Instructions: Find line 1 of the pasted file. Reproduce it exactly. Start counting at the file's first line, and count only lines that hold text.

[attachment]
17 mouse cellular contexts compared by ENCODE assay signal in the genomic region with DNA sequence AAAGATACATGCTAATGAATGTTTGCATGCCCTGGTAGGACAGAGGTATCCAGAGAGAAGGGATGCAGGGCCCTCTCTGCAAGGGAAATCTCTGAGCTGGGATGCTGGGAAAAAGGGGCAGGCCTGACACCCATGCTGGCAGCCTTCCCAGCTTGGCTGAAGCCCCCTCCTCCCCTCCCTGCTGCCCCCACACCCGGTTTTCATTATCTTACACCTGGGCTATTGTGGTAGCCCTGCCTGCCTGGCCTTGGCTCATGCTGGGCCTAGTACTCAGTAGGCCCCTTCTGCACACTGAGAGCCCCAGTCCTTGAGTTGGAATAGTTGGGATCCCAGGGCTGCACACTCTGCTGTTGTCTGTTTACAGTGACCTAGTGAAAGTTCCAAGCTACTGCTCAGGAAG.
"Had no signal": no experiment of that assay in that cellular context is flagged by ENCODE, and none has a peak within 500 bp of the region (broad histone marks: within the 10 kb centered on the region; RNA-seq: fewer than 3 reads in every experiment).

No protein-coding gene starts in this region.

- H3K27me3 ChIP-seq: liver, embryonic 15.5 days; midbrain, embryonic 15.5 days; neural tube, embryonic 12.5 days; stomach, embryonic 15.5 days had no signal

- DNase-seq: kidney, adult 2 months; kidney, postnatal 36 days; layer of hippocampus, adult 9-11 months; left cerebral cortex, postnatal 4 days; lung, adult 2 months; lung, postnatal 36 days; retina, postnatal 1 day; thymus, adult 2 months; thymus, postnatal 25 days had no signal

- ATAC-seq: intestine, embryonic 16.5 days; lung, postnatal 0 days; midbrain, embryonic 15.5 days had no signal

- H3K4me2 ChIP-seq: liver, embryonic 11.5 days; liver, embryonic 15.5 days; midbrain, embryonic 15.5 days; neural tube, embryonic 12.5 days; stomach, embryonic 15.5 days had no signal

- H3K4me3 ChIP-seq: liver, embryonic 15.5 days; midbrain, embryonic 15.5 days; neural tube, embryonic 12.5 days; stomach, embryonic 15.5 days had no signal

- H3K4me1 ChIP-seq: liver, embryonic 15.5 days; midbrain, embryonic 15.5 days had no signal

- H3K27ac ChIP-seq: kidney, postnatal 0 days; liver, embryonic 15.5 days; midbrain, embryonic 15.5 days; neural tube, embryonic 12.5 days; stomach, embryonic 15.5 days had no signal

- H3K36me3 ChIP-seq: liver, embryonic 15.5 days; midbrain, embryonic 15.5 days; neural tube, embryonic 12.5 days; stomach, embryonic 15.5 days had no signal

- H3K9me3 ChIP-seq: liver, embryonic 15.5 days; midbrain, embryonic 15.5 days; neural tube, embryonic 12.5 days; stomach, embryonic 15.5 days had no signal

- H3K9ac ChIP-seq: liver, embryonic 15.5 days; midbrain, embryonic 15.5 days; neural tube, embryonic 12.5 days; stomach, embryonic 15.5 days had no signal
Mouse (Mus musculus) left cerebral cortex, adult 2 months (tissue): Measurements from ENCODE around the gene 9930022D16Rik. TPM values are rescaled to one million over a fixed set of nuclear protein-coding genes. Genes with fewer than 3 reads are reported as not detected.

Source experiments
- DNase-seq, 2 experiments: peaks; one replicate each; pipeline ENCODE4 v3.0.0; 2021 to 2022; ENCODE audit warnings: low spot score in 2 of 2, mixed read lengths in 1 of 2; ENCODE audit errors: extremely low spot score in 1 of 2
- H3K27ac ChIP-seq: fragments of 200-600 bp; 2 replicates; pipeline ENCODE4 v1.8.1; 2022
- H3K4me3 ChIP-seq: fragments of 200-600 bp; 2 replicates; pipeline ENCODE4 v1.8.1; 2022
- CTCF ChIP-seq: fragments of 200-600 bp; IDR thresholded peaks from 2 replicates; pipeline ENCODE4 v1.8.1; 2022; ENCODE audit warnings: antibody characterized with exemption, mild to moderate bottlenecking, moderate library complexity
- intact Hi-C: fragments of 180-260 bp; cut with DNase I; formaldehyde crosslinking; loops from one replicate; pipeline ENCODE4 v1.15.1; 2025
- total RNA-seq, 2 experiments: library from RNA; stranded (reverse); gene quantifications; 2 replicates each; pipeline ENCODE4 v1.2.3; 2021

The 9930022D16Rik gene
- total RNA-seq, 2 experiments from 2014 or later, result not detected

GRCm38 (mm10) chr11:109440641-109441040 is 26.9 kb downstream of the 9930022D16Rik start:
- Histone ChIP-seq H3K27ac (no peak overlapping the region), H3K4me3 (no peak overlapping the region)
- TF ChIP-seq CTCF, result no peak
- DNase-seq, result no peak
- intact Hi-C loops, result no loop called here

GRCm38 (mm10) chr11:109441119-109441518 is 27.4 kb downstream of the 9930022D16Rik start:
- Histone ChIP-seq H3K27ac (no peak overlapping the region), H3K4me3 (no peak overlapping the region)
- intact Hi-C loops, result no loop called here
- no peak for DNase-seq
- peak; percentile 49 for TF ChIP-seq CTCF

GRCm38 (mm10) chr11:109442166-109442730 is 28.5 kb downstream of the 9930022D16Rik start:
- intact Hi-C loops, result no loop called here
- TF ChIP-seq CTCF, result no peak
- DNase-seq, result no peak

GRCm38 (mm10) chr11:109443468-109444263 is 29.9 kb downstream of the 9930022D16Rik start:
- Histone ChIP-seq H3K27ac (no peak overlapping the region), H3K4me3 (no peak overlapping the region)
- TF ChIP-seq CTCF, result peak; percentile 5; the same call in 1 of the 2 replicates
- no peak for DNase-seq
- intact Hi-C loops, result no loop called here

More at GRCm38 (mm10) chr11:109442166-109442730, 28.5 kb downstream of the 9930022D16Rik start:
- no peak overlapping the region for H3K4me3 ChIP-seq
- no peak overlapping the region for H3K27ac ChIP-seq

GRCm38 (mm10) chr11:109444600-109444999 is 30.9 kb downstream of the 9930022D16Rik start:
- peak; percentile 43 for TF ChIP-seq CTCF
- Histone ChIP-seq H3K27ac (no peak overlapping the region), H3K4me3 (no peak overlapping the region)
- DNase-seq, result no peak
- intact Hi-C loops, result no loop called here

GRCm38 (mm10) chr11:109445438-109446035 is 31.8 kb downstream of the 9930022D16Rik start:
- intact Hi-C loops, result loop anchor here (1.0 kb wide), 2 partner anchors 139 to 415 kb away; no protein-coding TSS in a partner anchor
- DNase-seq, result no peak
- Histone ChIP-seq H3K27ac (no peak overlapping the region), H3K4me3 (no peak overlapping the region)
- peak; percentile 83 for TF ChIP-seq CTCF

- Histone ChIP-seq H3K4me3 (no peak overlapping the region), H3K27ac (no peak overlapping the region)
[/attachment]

17 mouse cellular contexts compared by ENCODE assay signal in the genomic region with DNA sequence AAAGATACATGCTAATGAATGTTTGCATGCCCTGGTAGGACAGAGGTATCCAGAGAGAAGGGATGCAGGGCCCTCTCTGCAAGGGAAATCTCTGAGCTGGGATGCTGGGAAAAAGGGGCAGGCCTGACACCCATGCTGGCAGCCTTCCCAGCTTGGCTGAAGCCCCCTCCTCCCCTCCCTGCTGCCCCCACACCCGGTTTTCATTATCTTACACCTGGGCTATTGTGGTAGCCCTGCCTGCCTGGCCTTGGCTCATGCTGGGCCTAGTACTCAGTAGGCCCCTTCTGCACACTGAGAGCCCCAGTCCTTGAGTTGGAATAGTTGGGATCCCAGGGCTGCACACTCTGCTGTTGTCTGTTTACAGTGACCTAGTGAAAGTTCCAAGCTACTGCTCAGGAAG.